The design of pipe, a cylinder, is basically a continuously convex surface, and is actually better at resisting external pressure than internal.
Mine are glued everywhere but the top of the T's that make the base, to make them more portable, and they never move at all.
There is always the option of using black iron pipe. Slightly more expensive, and very unforgiving on the body. Not to mention heavy!

Patrick Johnston
10-10-2002, 11:41 AM
Can someone post the link that leads to instructions on how to build the parallettes. Thanks.

10-10-2002, 01:05 PM

Hmmmm....we've linked to the site several times in the WOD and in each of the two CrossFit Journals....

Here it is, sir, again: http://www.drillsandskills.com/skills/cond/

How're things Patrick? Say "hi" to Stacey for us.

10-10-2002, 01:43 PM
http://www.drillsandskills.com/skills/cond/#plltts http://www.drillsandskills.com/pics/paralettes.gif

The first link will take you right to the section with the instructions and the second link will take you to a drawing and layout of the assembly.

Patrick Johnston
10-10-2002, 03:42 PM

Everything is great. I want to come out to have my a@# thrashed during Christmas. Stacey is going to be having our first mini-CrossFit trainee in April.

10-10-2002, 04:02 PM
... that paralettes let you know just how poor your strength-to-weight ratio really is.

I started playing around with a pair of them earlier this week and was immediately humbled.

The L-sit and tuck weren't so bad but the tuck planche was surprisingly difficult. Less surprising but still really tough are handstand push-ups on the paralettes. Still, they're a great addition to regular Crossfit workouts, especially since I have only occasional access to a gym and heavy weights.

On the upside, I installed a pull-up bar and have made grear progress in that arena. Also, tabata squats never let me down.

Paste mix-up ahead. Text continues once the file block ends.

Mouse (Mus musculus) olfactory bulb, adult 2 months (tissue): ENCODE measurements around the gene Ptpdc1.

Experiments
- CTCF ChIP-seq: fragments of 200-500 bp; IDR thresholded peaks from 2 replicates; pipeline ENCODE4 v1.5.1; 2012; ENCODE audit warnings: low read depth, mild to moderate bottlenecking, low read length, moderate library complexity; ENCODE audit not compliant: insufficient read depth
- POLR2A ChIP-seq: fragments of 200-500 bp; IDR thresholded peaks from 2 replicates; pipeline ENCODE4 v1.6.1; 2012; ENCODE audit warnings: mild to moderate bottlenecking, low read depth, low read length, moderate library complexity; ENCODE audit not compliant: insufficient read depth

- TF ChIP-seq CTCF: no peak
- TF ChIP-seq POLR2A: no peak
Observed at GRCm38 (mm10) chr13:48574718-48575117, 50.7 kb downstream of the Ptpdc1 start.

10-10-2002, 06:24 PM

Nearly everything that can be done on the parallettes can also be done on the rings but is much, much harder.

Keep it up, sir.

Frank C Ollis
10-10-2002, 08:27 PM
Good point about the rings, but my parallettes can go anywhere, and that handstand pushup blows peoples minds. It is a good "point maker" when I am selling CrossFit to people. When they see my big *** doing it, it makes an impression!

Roger Harrell
10-15-2002, 12:02 PM
Just want to comment on the paralletts. I've used PVC and ABS paralletes for many years and never had them fail. We had a set that survived 5 years of a mens gymnastics team using them without a hitch, and these were scratched up real good to hold chalk. I've had mine at home for about 10 years now without a problem.

BTW if you wrap the handles in athletic tape they won't get as slick with sweat. Though you'll probably want to use a dark color otherwise they begin to look pretty gross over time. Sweat, glue and dust don't make a pretty sight.

Jim Schubert
10-24-2002, 01:03 PM
How did you put together the improvised kettlebell? I have the Walmart spin-lock DB handles, what else do I need?

And thanks for all the info, all of you. I had parallets attached to my "tower of strength" (as my wife calls our chinning/dipping/etc apparatus) without knowing what they were. Now I'm having fun working on my handstand push-ups on it too.

Ron McCord
12-05-2002, 05:33 AM
Can someone give me a tried and true layout for making a pair of parallettes. I made a pair last night using 1" PVC 8"H 16"L with an 11.5 inch base.
I am 5'9 175lbs.

12-10-2002, 04:45 PM
If you are worried about the pvc, you could always put cement in the crossbars. This would add to the strength. I have to make a pair soon.

I have a lot of ideas on my site. I'm too lazy to list them all here.


01-04-2003, 08:11 PM
anyone have any ideas for homemade dip bars?

The park in my town has a set of parallel bars in the playground section, but I'd really like to have a set at home and not have to throw some kids out of the way to work out.

Robert Wolf
01-05-2003, 09:49 AM
Hi chris-
Dave werner and I have been using gymnastics rings for dips. it just knocks the hell out of your numbers but after these things bar dips look almost trivial. You can do this on the cheap by just getting some playground rings and for an even more cost effective alternative find Tyler (www.girevikmagazine.com (http://www.girevikmagazine.com))...he made some gread "rings" for next to nothing...I even did a muscleup on them!
Hope this helps

Tyler Hass
01-06-2003, 01:44 AM
I'll post a picture tomorrow, if I remember.
PVC Pipe- about 8 inches x2, schudle 80, 3/4 in. approx
Hose- Any type of thick hose will work. I'm using some type of boat hose, but a thick section of gardend hose would probably work even better.
I'll put up the pics, that will explain it better than I can.